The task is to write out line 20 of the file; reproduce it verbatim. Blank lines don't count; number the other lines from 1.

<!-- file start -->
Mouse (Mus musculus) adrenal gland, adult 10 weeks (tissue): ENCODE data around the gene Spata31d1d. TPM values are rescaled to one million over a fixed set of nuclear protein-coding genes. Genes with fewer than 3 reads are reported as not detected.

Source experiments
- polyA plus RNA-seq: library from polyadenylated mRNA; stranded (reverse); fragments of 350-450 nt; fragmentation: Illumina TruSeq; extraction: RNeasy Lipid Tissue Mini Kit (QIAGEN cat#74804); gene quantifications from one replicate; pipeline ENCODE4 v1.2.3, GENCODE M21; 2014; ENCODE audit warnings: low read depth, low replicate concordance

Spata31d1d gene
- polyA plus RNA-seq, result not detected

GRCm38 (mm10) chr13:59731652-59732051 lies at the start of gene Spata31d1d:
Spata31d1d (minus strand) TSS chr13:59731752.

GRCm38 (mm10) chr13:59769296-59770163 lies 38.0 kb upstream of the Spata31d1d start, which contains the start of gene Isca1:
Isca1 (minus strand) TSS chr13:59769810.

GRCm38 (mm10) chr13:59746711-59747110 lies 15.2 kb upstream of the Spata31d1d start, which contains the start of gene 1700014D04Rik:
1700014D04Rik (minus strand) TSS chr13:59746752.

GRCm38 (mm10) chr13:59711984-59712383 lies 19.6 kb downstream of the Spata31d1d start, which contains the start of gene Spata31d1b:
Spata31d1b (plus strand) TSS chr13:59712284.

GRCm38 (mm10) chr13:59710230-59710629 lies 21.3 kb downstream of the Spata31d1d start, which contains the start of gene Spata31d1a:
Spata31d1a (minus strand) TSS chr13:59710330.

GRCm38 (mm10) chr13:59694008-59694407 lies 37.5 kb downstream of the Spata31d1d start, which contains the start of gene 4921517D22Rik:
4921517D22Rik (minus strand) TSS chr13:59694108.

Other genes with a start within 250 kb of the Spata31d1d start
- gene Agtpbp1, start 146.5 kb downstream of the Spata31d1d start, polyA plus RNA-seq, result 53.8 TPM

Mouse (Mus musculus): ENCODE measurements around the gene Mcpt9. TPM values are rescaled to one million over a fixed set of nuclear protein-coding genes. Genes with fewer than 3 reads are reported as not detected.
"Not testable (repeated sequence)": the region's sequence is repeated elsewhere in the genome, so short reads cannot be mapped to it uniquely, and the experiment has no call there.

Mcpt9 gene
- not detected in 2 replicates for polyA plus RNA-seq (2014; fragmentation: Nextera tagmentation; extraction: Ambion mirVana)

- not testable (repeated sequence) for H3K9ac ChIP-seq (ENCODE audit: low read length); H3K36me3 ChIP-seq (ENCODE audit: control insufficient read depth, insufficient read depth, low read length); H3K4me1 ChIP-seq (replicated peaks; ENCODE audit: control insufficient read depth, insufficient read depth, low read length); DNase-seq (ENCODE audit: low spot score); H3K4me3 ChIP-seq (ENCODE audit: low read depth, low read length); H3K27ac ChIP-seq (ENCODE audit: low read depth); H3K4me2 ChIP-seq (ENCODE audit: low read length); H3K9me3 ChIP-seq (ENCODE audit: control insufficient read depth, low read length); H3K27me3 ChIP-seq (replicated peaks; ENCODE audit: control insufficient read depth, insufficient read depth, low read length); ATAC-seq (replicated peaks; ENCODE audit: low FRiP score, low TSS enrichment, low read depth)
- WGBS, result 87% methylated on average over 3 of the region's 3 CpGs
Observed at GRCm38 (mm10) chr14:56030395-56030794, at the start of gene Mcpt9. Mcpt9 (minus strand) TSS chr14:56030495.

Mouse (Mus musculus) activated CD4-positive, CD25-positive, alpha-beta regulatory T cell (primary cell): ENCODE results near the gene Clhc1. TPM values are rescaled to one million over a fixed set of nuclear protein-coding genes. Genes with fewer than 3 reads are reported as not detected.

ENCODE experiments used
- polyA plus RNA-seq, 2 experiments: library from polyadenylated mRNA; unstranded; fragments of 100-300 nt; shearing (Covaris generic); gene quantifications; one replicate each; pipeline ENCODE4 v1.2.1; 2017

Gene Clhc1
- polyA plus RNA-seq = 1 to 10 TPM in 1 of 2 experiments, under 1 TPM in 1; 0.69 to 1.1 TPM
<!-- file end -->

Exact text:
Mouse (Mus musculus): ENCODE measurements around the gene Mcpt9. TPM values are rescaled to one million over a fixed set of nuclear protein-coding genes. Genes with fewer than 3 reads are reported as not detected.